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Ann Farabee: The beauty college

 

Ahh… it was my favorite day of the week— Saturday. All because we got to go to the beauty college.

It was my mother’s weekly trip to get her hair did— I mean get her hair done— at what we now call a cosmetology school. She would tell us that it was time for her to go ‘get pretty,’ and my brother, sister and I would hop in the car.

We did not mind going, because once we entered the doors, there it was— a big refrigerated box that held bottles of Coca Cola. What more could we want?
Since we were kids, we had to wait in the waiting area— better known as several chairs— and the Coca Cola box. I probably used much of that time aggravating my little brother, but my main memory is not what I did there, but how it made me feel being there.

There were interactions between the customers, stylists and owner. There was laughter and easy conversation. Sometimes, the conversations would become hushed, and I knew that confidences were probably being shared, and encouragement was being given. Then, when it got really quiet, I would look over and see Mama sitting with her eyes closed, as her hair was being styled. It felt odd to see her relax, because that rarely happened at home.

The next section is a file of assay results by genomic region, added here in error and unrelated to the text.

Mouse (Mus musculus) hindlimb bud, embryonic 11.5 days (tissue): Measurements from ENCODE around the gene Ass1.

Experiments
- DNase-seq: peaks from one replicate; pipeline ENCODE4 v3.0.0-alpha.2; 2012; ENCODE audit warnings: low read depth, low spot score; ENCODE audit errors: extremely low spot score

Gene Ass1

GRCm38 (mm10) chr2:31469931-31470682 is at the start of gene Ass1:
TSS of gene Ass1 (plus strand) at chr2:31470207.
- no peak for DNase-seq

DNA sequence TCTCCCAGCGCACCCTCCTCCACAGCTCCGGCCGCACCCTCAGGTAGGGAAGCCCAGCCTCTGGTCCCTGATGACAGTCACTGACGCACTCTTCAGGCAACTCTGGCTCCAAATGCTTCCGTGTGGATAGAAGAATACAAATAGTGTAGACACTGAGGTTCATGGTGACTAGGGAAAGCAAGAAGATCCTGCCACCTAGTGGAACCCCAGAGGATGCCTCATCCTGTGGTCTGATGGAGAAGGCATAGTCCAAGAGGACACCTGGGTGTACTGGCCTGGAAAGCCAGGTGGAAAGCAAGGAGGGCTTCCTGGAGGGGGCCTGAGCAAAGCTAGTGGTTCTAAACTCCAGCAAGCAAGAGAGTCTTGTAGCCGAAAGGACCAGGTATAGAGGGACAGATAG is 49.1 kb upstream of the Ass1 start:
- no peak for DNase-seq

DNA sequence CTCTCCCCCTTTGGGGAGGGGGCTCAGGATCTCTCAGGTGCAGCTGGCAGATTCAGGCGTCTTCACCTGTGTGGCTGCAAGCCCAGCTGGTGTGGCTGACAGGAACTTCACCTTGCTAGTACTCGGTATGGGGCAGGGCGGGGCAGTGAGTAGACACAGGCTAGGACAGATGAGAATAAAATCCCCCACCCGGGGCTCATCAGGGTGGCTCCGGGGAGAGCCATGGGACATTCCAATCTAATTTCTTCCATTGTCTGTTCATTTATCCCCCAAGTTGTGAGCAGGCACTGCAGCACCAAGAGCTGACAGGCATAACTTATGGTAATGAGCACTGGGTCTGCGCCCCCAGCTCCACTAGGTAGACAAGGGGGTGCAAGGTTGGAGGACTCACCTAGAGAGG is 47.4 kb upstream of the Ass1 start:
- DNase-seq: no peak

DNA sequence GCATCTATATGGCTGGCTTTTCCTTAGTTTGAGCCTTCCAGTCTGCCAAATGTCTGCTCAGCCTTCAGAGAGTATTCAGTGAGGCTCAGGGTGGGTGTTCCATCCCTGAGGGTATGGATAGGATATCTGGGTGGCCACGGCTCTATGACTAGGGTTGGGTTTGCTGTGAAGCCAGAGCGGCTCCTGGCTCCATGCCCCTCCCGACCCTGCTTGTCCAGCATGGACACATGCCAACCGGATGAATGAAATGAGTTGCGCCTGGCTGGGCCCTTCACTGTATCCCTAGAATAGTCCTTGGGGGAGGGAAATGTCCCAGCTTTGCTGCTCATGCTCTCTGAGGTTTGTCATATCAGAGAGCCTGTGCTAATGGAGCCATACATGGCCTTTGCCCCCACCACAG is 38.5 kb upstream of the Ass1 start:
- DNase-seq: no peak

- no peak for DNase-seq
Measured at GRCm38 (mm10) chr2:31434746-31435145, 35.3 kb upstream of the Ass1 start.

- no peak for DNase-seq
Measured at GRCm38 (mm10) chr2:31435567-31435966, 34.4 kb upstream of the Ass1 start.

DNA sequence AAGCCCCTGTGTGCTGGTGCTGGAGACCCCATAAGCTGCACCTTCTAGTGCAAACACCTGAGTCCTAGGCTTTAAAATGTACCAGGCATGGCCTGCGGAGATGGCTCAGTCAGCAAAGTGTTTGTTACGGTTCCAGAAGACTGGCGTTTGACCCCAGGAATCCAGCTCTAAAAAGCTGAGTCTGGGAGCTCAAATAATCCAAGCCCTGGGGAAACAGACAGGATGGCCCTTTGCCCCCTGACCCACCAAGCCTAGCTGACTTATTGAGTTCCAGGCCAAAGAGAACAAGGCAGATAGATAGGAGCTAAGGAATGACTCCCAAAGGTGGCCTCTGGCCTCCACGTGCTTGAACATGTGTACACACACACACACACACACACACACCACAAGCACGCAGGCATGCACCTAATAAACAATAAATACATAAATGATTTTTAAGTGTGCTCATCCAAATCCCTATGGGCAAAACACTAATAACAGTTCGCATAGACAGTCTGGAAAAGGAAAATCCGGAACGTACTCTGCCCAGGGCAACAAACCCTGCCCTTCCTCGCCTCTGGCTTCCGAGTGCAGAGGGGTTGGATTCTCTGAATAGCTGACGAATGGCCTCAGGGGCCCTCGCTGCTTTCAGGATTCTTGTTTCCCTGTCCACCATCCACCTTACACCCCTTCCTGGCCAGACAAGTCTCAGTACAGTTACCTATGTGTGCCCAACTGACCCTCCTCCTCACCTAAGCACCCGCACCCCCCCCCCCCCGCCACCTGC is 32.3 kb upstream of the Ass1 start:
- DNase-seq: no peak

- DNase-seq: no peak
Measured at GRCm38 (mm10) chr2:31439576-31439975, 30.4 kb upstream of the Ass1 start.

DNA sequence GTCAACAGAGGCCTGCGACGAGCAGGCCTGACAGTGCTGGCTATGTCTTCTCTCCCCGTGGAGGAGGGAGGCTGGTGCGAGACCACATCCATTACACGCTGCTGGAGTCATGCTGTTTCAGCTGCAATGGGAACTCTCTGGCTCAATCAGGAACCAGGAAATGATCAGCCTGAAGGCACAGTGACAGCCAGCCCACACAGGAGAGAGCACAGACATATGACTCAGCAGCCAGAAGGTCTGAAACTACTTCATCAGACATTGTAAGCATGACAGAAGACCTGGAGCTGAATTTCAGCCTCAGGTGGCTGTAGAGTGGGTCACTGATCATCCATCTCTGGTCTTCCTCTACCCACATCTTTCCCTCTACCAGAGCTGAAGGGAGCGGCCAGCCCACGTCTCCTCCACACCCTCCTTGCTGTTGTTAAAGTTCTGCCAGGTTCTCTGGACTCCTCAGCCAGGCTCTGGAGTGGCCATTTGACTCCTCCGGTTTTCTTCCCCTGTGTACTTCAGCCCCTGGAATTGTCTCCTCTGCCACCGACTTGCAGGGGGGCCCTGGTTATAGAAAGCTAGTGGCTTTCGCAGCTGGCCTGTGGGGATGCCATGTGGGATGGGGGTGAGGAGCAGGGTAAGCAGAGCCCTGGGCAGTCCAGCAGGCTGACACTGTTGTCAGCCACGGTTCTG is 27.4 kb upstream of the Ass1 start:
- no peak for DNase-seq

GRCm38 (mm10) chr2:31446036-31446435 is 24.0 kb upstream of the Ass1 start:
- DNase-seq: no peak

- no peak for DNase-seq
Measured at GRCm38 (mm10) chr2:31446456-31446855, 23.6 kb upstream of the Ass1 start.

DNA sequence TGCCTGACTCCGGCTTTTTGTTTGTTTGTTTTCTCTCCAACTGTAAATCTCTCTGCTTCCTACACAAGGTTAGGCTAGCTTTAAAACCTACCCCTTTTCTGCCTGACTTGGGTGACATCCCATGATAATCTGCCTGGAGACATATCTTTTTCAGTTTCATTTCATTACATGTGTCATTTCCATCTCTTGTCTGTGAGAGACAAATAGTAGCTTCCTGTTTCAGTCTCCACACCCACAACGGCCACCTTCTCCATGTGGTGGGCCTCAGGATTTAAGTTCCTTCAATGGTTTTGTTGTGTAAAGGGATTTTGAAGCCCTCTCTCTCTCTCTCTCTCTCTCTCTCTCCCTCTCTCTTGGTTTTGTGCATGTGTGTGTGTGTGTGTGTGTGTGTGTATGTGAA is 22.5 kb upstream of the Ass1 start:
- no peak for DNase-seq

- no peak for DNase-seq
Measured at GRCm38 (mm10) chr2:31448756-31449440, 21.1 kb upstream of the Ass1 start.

As student stylists worked, the instructor would stop by, call each customer by name, and talk with them. Even as a child, I could sense his sincere caring for them. Then, he would talk softly with the stylists, offering suggestions, guiding them to strive for success.

But most of the time, he went just a little further. He would take the comb or brush into his own hands, while patiently talking with the student on ways to perfect their work.
A subtle change here or there— just a mere touch of his hand sometimes — and VOILA— the weekly masterpiece was complete. I could see the three of them gazing proudly at Mama’s reflection in the mirror, with smiles on their faces. Beauty had come.

They would then hug her, and smilingly say, “Bye, Mrs. Miles. See you next week.” I could almost feel that renewed and refreshed spirit that I sensed in her, as we placed our empty Coke bottles in the rack, and dutifully marched out the door behind her like little soldiers.

She had been to the beauty college— and not only had she received renewal and refreshment, but so had we.

It was a beautiful thing.
She had three children, bills to be paid, was a third shift worker in the mill, and had to deal with an angry alcoholic husband. There had been a lot of hard days and a lot of hard times.
But, at the beauty college, Mama got a break.

As we marched out that door weekly, I believe that even then, God was my instructor, laying the groundwork for my story— giving me those VOILA moments needed for those future days— and future years— that hard times would come my way. They did. They still do.
2 Timothy 2:3 says to endure hardness, as a good soldier of Jesus Christ.

When we endure, I believe the results are worth it.

But, in the midst of the hard times, I sure have discovered where the beauty college is located. It’s a place with my Lord where He gives me encouragement, joy, guidance, refreshment and renewal. A place where I can close my eyes and relax, knowing that He is still working on my behalf. It is a place where He makes everything beautiful in His time.

VOILA!

If you don’t know French, VOILA can mean, “There it is.”

Ann is a speaker and teacher. Contact her at annfarabee@gmail.com or annfarabee.com

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